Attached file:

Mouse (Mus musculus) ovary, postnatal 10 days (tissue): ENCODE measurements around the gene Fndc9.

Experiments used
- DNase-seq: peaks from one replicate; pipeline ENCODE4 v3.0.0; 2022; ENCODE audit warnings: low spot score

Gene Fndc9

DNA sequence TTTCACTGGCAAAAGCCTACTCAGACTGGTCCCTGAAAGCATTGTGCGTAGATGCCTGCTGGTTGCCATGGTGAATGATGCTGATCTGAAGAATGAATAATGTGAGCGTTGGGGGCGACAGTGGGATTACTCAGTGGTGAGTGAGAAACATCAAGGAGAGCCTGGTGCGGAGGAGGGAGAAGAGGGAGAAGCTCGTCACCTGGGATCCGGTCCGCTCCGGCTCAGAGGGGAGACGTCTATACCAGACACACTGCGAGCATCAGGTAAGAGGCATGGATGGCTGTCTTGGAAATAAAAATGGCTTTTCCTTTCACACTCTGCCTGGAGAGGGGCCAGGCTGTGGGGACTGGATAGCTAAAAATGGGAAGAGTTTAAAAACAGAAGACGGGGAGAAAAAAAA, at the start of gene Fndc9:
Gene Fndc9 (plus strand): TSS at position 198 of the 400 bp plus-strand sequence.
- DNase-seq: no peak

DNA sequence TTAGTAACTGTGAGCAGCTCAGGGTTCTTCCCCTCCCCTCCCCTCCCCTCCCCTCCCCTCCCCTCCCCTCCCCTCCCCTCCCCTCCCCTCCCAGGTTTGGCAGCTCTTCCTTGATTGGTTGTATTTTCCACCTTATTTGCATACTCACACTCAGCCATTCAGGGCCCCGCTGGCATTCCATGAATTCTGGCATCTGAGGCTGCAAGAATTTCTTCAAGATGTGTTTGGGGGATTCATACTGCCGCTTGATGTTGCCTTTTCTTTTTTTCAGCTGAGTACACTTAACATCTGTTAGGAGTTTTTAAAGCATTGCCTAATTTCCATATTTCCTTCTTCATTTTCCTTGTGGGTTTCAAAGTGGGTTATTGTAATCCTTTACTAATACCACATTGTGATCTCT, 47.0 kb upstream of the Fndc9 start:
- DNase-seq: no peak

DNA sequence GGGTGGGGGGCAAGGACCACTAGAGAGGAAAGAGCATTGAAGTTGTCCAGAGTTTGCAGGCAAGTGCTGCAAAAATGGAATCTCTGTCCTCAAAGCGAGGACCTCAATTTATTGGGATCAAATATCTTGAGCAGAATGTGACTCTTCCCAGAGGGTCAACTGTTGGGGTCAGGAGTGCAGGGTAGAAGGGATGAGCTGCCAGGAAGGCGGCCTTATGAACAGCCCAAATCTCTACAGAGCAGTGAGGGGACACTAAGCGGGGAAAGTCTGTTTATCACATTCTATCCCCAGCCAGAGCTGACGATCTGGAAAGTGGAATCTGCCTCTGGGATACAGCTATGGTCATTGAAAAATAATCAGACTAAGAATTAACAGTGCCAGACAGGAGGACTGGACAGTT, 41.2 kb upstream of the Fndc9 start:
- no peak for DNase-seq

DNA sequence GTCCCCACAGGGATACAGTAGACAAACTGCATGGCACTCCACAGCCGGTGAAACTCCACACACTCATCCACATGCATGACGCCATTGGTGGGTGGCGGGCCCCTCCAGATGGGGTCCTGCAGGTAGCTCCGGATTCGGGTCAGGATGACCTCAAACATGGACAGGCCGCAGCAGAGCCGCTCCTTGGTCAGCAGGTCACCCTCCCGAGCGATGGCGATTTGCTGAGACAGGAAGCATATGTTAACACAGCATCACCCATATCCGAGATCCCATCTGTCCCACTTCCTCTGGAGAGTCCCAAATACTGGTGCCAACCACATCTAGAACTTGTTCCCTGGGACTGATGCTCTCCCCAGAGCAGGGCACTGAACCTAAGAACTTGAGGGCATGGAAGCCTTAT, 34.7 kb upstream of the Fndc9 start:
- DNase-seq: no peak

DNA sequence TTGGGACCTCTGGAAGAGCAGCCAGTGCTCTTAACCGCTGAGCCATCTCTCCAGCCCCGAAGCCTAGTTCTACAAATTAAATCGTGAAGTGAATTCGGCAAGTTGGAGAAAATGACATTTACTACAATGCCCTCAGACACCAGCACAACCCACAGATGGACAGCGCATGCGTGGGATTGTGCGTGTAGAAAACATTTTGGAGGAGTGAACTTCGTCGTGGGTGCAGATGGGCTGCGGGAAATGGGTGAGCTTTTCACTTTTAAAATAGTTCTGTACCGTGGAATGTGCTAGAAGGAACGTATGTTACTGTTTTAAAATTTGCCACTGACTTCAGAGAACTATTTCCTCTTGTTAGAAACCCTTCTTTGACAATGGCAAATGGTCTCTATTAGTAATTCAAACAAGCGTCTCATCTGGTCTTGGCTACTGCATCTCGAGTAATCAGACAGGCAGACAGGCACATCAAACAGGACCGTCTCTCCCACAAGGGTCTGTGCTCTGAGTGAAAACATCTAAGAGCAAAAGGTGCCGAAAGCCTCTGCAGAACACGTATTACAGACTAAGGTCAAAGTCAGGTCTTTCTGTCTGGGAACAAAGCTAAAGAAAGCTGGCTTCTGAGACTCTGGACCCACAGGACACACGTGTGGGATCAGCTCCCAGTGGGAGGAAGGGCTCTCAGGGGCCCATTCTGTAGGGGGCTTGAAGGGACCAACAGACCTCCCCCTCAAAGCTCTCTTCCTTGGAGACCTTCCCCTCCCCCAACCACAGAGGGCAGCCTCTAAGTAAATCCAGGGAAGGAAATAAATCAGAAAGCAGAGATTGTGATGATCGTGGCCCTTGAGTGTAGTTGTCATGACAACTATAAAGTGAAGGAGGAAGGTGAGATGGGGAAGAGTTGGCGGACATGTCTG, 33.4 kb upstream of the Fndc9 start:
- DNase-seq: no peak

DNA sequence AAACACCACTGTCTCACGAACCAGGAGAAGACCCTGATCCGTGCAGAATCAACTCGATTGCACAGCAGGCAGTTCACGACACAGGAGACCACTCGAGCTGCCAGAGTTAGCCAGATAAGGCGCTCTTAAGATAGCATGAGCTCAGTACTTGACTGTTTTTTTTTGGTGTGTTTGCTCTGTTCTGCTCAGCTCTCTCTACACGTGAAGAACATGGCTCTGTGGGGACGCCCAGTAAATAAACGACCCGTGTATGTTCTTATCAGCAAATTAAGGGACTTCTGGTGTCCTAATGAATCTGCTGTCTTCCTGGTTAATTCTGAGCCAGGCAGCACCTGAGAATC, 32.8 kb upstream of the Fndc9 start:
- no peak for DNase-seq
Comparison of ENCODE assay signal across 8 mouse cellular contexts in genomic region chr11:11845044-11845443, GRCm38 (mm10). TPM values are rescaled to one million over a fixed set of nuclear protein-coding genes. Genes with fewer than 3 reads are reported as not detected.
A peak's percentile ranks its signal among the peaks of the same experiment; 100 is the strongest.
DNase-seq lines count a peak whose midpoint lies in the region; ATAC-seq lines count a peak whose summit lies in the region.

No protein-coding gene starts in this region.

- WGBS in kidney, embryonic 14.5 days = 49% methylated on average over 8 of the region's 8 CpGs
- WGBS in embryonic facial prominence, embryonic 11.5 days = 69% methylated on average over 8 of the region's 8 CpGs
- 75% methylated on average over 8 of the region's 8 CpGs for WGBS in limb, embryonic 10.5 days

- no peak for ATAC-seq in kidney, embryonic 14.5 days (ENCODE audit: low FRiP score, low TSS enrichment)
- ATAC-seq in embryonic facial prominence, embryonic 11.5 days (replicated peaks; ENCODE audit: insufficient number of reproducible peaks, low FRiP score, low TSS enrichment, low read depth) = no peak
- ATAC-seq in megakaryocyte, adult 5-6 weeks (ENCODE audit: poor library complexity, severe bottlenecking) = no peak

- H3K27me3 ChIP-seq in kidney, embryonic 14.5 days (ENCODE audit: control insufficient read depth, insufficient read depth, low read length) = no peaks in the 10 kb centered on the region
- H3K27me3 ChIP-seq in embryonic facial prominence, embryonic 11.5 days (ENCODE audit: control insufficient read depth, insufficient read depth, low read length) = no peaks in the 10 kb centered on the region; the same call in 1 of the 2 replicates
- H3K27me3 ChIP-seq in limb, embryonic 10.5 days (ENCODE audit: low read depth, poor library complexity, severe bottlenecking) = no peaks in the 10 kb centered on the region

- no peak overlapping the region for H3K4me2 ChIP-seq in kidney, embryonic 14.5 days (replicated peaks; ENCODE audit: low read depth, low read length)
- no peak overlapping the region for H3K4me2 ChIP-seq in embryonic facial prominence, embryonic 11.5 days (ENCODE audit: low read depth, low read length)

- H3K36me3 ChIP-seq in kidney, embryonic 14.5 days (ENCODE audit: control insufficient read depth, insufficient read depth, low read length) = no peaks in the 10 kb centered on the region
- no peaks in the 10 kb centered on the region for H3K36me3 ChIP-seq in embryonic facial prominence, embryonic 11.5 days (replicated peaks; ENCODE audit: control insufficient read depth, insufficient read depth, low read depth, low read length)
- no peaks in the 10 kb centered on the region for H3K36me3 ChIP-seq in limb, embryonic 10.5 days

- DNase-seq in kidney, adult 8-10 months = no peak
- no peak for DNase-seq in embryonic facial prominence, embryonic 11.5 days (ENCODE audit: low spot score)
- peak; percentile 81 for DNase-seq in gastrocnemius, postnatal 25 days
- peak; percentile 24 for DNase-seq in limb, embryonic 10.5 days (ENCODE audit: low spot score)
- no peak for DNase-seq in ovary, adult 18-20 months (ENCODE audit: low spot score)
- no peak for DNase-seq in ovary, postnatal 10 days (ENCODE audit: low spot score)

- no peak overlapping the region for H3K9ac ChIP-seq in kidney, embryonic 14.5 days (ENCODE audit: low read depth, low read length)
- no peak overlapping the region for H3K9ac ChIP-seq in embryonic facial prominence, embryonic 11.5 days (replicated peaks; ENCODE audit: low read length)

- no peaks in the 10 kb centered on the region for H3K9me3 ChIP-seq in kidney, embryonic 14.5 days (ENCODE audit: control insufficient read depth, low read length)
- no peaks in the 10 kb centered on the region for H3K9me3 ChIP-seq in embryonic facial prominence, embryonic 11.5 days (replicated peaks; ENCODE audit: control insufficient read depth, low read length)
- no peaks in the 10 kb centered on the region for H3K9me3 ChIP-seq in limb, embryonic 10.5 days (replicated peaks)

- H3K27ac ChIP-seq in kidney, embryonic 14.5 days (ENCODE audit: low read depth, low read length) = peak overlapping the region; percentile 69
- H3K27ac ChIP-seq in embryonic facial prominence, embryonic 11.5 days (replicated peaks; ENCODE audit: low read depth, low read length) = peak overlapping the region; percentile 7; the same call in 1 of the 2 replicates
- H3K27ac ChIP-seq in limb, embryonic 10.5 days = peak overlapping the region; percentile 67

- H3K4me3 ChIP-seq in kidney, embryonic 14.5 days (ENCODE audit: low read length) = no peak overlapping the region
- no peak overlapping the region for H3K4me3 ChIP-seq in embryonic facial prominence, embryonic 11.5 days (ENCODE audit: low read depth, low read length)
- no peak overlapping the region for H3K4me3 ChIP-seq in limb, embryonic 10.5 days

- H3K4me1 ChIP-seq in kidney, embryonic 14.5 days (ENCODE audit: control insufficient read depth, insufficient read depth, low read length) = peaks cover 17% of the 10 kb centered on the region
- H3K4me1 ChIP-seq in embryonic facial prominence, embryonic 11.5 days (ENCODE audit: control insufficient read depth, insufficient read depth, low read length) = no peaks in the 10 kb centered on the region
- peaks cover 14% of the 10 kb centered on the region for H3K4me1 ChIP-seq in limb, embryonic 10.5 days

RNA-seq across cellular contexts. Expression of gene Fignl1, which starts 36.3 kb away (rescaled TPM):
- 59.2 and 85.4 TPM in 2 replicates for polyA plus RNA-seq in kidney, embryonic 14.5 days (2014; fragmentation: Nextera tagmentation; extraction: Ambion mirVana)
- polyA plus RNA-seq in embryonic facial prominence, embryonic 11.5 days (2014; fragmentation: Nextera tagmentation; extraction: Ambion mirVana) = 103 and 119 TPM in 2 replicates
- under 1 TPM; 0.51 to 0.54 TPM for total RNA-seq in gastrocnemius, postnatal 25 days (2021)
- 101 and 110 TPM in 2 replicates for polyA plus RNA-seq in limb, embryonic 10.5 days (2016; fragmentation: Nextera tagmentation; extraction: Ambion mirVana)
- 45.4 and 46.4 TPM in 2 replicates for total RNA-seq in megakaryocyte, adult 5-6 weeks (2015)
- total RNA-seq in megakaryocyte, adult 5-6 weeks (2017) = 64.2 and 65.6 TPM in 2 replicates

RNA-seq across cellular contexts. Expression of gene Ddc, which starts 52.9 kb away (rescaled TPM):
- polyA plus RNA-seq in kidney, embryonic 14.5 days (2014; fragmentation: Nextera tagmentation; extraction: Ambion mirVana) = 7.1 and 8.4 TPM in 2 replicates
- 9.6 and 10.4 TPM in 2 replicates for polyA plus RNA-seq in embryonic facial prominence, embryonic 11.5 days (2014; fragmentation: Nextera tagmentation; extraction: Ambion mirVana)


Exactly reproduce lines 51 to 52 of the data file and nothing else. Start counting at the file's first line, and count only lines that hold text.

- no peak overlapping the region for H3K4me3 ChIP-seq in embryonic facial prominence, embryonic 11.5 days (ENCODE audit: low read depth, low read length)
- no peak overlapping the region for H3K4me3 ChIP-seq in limb, embryonic 10.5 days